The Best Ways to Connect & Support Your Anxious Child

Mina Minozzi, Child Emotion Specialist & Children’s Author, The Child Consultant

26th April 2023

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Anxiety is an emotion that all children experience at some point in their childhood. It can present itself for reasons we can see for example, when a child is worried about going somewhere new or nervous about trying an activity for the first time. But what about when the reasons aren’t so obvious? What do we do when we find it hard to relate to a child’s feelings because we don’t understand why they are anxious?

Here are some ways to connect with your child:

I hear you

The first step is to listen to your child. Focus on WHAT they are feeling rather than WHY they are feeling it. Having a funny tummy or feeling sick can be indicators of anxiety.  Encourage them to talk about what, if any sensations, they feel in their body. Bring attention to their breathing or awareness to their heart rate by placing their hand on their chest. Let them know that you are there to support them. When their physical symptoms of anxiety are calmed, they will be more open to sharing.

I see you

Saying what you see, and describing what you observe in the situation or in your child’s behaviour without interpreting or analysing it is a powerful tool. For example, you might say, ‘I notice that you seem to be hiding your face and folding your arms’. A good way to practice this is imaging that you are a mirror, and you are reflecting back in words what you see your child doing. This allows the child to feel seen without feeling judged or criticized.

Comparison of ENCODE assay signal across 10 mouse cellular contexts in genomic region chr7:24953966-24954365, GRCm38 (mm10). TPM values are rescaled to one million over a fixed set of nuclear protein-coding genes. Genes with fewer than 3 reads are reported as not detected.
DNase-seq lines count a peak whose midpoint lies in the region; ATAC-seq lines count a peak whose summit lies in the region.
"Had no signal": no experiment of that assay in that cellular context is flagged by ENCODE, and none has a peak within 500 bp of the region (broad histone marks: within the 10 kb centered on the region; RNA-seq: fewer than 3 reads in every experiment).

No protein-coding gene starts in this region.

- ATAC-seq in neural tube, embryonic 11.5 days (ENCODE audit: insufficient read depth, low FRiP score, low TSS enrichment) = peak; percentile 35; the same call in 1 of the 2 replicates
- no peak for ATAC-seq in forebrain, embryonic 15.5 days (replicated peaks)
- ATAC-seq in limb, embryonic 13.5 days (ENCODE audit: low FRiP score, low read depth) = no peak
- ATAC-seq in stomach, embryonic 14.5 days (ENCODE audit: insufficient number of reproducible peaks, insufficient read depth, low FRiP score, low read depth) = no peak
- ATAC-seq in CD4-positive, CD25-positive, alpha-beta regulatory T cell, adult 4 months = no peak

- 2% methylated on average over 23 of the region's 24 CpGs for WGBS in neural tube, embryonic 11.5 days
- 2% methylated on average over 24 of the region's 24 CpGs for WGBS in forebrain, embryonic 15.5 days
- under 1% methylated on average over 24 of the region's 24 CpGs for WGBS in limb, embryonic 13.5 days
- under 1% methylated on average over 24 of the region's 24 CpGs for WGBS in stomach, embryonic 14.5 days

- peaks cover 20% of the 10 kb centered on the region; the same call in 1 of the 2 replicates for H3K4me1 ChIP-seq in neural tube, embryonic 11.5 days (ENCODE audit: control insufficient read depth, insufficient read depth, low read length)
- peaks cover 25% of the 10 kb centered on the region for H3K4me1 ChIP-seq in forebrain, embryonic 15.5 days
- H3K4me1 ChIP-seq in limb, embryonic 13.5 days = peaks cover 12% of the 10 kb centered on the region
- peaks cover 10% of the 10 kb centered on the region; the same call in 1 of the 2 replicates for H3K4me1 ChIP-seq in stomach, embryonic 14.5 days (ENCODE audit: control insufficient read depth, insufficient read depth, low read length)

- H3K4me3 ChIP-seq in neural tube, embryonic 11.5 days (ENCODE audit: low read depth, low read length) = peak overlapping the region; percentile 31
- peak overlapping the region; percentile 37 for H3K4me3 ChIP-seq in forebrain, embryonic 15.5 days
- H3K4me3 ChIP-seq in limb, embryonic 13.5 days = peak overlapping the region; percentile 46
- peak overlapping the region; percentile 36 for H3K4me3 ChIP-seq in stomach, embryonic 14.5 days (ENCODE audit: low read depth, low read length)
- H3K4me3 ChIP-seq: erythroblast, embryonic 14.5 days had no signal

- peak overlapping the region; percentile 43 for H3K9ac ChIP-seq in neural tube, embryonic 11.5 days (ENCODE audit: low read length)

Remember to avoid labelling anxious behaviour as ‘shy’. Labels are often limiting, discussion stoppers that may not accurately reflect your child’s true abilities or personality. Instead, by offering reflections on their actions, it allows the freedom of self-discovery and opens up a conversation.

I understand you

It is important to validate a child’s feelings and let them know that it is okay to feel anxious. Reassure them that their feelings are normal and that they are not alone. Avoid dismissing their fears or telling them to ‘just relax’ or ‘calm down’. Instead, try to connect by offering examples of when you were a child and felt nervous or anxious. It might not be the same as the situation your child is experiencing, but the feelings of worry are relatable. This helps your child feel understood and that they can come to you for support and guidance.

Final thoughts

When your child is feeling anxious remember to focus your attention on what you see and hear. Get curious about what they are experiencing and through connection, they will feel less alone with their feelings.

The most important thing is to be patient and supportive. By coming from a place of understanding you can help your child feel more comfortable and confident in managing their anxiety.

For more information and resources on supporting children with their emotions visit Mina Minozzi’s website & follow Mina Minozzi on Instagram @child_emotion_specialist or Facebook @thechildconsultant.

You can also email Mina for more information, at

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